I cannot refuse to take comfort. swect confidence, she replied, Not Blessed be God for such mercy to so quite. Her head being greatly diswretched a sinner!'

tressed by pain, and a nervous irSome hours after, she said, I rilability pervading the whole have a great desire to see the child- frame, she said, 'I cannot bear rer, that I may xpcaklo ilrem while conversation, it distracts me. I I am able; I feel myself sinking want a little text now and then fast, and fear I shall not be able repealed to me, - it is so sweet!' long. lei Sarah (the eldes!) come ; Strict regard being paid to this, at and let them all come, one by one. one time it was said, “To them Tiith a settled firmness, and majesty that believe, he is precious." She of countenance, and without an ap- replied, “ Exceeding precious.' parent emotion, or a tear, taking Again " You lie in the hands of Sarah by ine hand, in a confident morcy;" she rejoined, “And I am affectionate tone, she said, • Sarah, willing to lie.' “ The Lord seems my dear, if I should die, the Lord now about to take you ; to whom widtake me to Heaven. Do not you many times have given yourseif grieve for me, my dear, it will hurt up.". She replied Yes; ferveally, you; but seek the Lord for your. with my whole beart.' She re. mlf now you are gouins, and then quested the 14th chapter of John's you will find the comfort of it ou a Gospel might be read to her. The sick berl, as I do ; and we shall weet first few verses being gone over, she again in bleaven.'

said, ' It is enough.' in terms aiapied !o their different sages 'wcre gently repeated to her, ages, she the other chusi- as she seemned able to bear it; to ren, dismissing each with a partig which she invariably returned some kiss. Those who beheld this aflécte cheerful expressions of hope. The ing scene, were drowned in tears, kast, expressed so as to make it a and witnessed, with amazeinent and question to lier, was this, “ Lookjoy, the complete triuinph of a ing to Jesus, my dear?" To which, wipe of glory in one so remarkable summoning all her feeble powers, for the tender feelings, over all she rophiesi, Fes.. Deliriunu now mere latural affections, over all the encroksed, convulsions came on, she

[ocr errors]

Various pas.


She pro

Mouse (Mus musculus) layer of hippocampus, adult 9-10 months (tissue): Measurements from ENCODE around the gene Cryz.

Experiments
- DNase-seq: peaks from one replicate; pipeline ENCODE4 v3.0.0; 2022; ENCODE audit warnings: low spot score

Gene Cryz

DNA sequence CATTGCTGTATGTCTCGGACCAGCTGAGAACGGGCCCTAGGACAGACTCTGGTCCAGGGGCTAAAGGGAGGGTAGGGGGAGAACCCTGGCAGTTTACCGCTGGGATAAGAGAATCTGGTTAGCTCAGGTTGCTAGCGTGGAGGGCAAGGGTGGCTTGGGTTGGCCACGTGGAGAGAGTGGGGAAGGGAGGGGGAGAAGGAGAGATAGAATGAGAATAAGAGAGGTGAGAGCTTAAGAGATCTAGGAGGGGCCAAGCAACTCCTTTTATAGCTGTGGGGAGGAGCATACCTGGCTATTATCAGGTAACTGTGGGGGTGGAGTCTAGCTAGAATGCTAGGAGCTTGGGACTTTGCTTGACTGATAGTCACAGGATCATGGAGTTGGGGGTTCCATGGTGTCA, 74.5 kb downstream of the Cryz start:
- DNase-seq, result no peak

continued speechless for some hours, cominencement of a work of grace. when she gently brea hed out her Mr. Joss was led, in his sermon, to soul into the hands of Jesm3.

treat fully on the deep depravily The Rev. H. Sievenson, of Castle of the human heart, and iis enmity Hedingham, in a judicious discourse ayáinst God, his people, and his on Mol. X 28, to a numerous au- ways. She was deeply cospinced of dience, the tecipal of wbom, as sin, and filled with fear. She evea a tribute of respect to the memory

concluded that her friend had preof the decease, were cloihed in viously been with the preacher, and mouraing, improved her death; acquainted hiin soith all ine hard who, in additioa to the above, bore speeches she had uttered; but she the following testimony :

• Mrs.

astonished above measure, Bass was a

woman of a superior when assured that not a word had order She was possessed of a un- been spoken to him concerning her.. èerstanding that was remarkabiy It was not long before she restreny, and higoly cultivated ; and, ceived comfort from the gospel of by her death, soriety is deprived of Christ, and began to enjoy unch of one of its most valuable inembers, his pardoning love; bui she was not and this Christian church of one of withont her trials, for Mr. S. was its brightest ornamen chats.'

greatly offended by her diligent Halsted.

J. B. attendance on the means of grace',

and strong attachment to the cause

of Christ, ihough, on her pari, she MRS: DANDO.

aid every thing in her power to Mrs. Dando, when a child, was 80. len liis resentinent. remarkable for her sprightly disa ceeded, however, on her Chrisi ian pogilion, and retentive memory. course, in general, with much condo She was out without oceasional con- f.t; yet, at times, was greatly victions of sjn in her early youth; dejecied, on account of the body but the first serious impressions on

of sin and death ;' and a deep sense her mind which were permanent, of her spiritual poverty, sinfulness, were received when she was about and deprasiiy, sometimes reduced 21 years of age, soon after she her almost to dispair. During one married Mr. Shipway. Sbe was of thes: seasone, she happened to then persuaded by a friend, Mrs. meet with Dr. Staford's Sermo:is, B-, to accompany her to the in which the following quotation Tabernacle at Bristol, to hear Cap- from Hervey's Dialogues afforded tain Jose. She was violently pre- her unspeakable relief and satis judiced against preachers deeined factio!: -' But there is a righteousirregular, and would say, “How can ness, blessed be divine grace! spolshoemakers, weavers, and butchers less, pure, and consummately exknow the way of salvation, who cellent! a righteousness which bave nol had a l'niversity educa- answers all the Creator requires, tion ? It is impossible!' she was, and supplies all that the creature bowever, persuaded to go on

needs !' Great was the consolation Week-night, as there was then less she received on reading this passage. fear of observation. The place • Never,' said she, i did ang one bappened to be so full, that she embrace the most lovely object, could not get near enough to hear; and clasp it to their bosom with but, observing many respectable greater delight, than I was enabled, persons pressnt, some of whom she on this occasion, to embrace Christ ihought would

never have


in the arms of my faith, as my proached so polluted a spot, her righteousnes and strength.' prejudices were weakened, and she In Aug. 1799, she was married to attended the next Sunday morning. Mr. D. who testifies tbat her whole Being early, before tlie worship conduct, from that period, was commenced, she looked around her, uniformly axcellent, and corres. and felt a solemn awe on her mind, ponded with that which preceded me which appears to bave been the it. She abounded in every good


« PreviousContinue »